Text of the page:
NaNoWriMo words than I expected

81K

This year, I participated in my second NaNoWriMo (national novel writing month) competition, although the word competition is a bit of a misnomer but love-fest sounds a bit Sixties.

The last time, about three years ago, I got about a week into it before the realities of life interfered and everything stalled. This year was different.

While the realities of life have generally been pretty easy on me, I did have two solid weeks of distractions in the middle of November (yay, paying distractions) and still managed to reach the goal of 50,000 words by my birthday near the middle of the month (and while on the road).

Unfortunately, because I have never met a 50,000-word story that couldn’t actually be 200,000 words, I am not yet at the end of my story or my novel and so continued to type actively for most of the rest of the month to finish the competition/love-fest/creative circle-jerk just shy of 81,000 words.

I want to pat myself on the back for getting this far (and eventually, I will) but the problem is that having gotten this far, I want to reach the end of the novel, and so on December 1st, 2014, I begin what can best be described as Mo’NaNoWriMo.

And if I’m still not finished by New Year’s Eve, then I shall welcome in the New Year singing:

MoNaNo, MoNaNo, MoNaNo!

Thanks to all of my friends who have been so supportive throughout this process…especially those of you who have no idea what I am doing or why.

Let all y’all know how it goes!

Thera cover

 

Synopsis

At the height of its power, the Minoan civilization ruled the Mediterranean Sea, establishing trading colonies throughout the region and venturing into the dangerous waters of the Atlantic. But unknown to its rulers and priests, the Earth itself was planning an end to the empire; an end that centered on the tiny colony of Thera, the present-day island of Santorini.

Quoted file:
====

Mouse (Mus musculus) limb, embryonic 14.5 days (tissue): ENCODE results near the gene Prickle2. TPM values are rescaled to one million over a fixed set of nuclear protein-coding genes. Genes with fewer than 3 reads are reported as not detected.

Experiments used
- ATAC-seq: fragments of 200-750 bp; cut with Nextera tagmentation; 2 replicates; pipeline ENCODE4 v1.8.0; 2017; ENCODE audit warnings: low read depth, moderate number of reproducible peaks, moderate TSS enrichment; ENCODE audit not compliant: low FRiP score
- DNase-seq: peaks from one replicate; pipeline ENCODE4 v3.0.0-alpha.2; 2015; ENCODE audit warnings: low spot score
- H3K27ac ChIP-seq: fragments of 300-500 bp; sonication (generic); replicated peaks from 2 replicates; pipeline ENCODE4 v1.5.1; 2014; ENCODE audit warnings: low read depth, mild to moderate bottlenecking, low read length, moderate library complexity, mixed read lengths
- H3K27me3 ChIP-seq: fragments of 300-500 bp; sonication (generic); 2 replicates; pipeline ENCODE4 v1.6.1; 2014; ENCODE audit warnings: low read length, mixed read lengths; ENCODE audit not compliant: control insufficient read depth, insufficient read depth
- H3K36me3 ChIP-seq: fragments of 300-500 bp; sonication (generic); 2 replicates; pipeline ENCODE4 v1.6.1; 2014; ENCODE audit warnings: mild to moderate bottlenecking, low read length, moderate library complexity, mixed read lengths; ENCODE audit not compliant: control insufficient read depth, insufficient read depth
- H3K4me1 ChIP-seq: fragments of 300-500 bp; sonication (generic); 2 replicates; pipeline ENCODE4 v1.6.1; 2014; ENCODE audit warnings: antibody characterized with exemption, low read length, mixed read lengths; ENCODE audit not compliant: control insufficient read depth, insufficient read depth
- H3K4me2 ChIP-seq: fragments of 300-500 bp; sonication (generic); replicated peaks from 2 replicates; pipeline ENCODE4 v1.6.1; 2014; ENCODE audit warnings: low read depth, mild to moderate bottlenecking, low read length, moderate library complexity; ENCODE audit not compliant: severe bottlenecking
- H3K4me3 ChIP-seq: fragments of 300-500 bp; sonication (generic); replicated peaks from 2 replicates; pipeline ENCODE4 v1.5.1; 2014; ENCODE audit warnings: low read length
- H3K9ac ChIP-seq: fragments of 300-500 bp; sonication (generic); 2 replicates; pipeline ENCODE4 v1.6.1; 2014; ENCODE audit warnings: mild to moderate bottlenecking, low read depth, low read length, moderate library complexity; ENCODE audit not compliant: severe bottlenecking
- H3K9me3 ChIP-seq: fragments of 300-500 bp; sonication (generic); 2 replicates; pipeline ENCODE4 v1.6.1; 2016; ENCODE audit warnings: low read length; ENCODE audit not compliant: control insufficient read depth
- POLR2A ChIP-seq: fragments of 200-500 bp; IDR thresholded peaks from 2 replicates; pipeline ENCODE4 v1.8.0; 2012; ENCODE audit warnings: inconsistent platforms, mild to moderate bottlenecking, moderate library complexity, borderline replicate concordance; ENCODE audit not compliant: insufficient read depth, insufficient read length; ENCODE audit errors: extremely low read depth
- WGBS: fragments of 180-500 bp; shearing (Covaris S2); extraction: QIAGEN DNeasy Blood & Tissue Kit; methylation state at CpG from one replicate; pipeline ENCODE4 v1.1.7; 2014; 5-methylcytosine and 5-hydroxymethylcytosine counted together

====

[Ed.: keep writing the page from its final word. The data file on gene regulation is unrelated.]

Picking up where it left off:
The story Thera bears witness to this cataclysmic end through the eyes of a young Mycenaean boy Patroclus, taken from his simple village on the coast of Greece as unwilling tribute and slave into the Minoan court. Patroclus quickly learns the machinations that hold the Minoan world together, but just as he recognizes his opportunity for escape, his world is threatened by Nessa, his Minoan Master’s daughter who sees something special in him.

The clash of cultures takes second stage, however, as the world itself begins to change shape. Only Patroclus seems to be aware of the scale of the omens, adding urgency to his survival plans and conflict over how to deal with Nessa.

See also: Thera–Describing the end of a world

Bloodied remembrance

Flag soldiers

I have no room for anger or hatred in my life, but I find myself perplexed, frustrated and saddened by the events of this past week that saw three men, three soldiers killed or wounded. And all of the efforts to understand or explain the reasoning of the two perpetrators, both killed, do nothing to assuage these feelings.

The two soldiers in Saint-Jean-sur-Richelieu, near Montreal in Quebec, were crossing a parking lot in front of a recruitment centre when they were run over by their assailant. One of the men wasn’t even in uniform.

And in a messed up irony that could only accompany a death, the third soldier in Ottawa was standing guard over a war memorial to his fallen predecessors. His only defence from the gun man that took his life? An unloaded gun pointed at the ground out of remembrance and reverence to The Unknown Soldier.

For soldiers to fall in battle or in zones of conflict is painful, but somehow more acceptable as a known risk. For men to die while pursuing peaceful administrative activities or activities of honour is simply unfathomable.

While I am not yet ready to weep for the deaths of the two murderers, I mourn for their families and their communities, who have suffered losses as well. Without more information, I cannot blame anyone other than he who drove the car, he who pulled the trigger.

But even as I grieve, even as I question, I take heart and solace in the arms of my community. The people of Canada have not cornered the market in fortitude and endurance, but we are strong. And in times like this, times that matter most, we speak with one voice, we grieve with one heart and we love with one soul.

Despite the pain of our loss, we only grow stronger when events like this happen. And when faced with the uncertainty and fear of these events, that strength, that resolve will keep us whole, will keep us secure.

The coming Remembrance Day will be a touch sadder this year because the poppies will be more bloodied and the graves they mark will be a little fresher.

Peace.

 

Only the names of the deceased officers have been released: Cpl. Nathan Cirillo, 24 (left, above), and Warrant Officer Patrice Vincent, 53.

soldier_andfield_of_poppies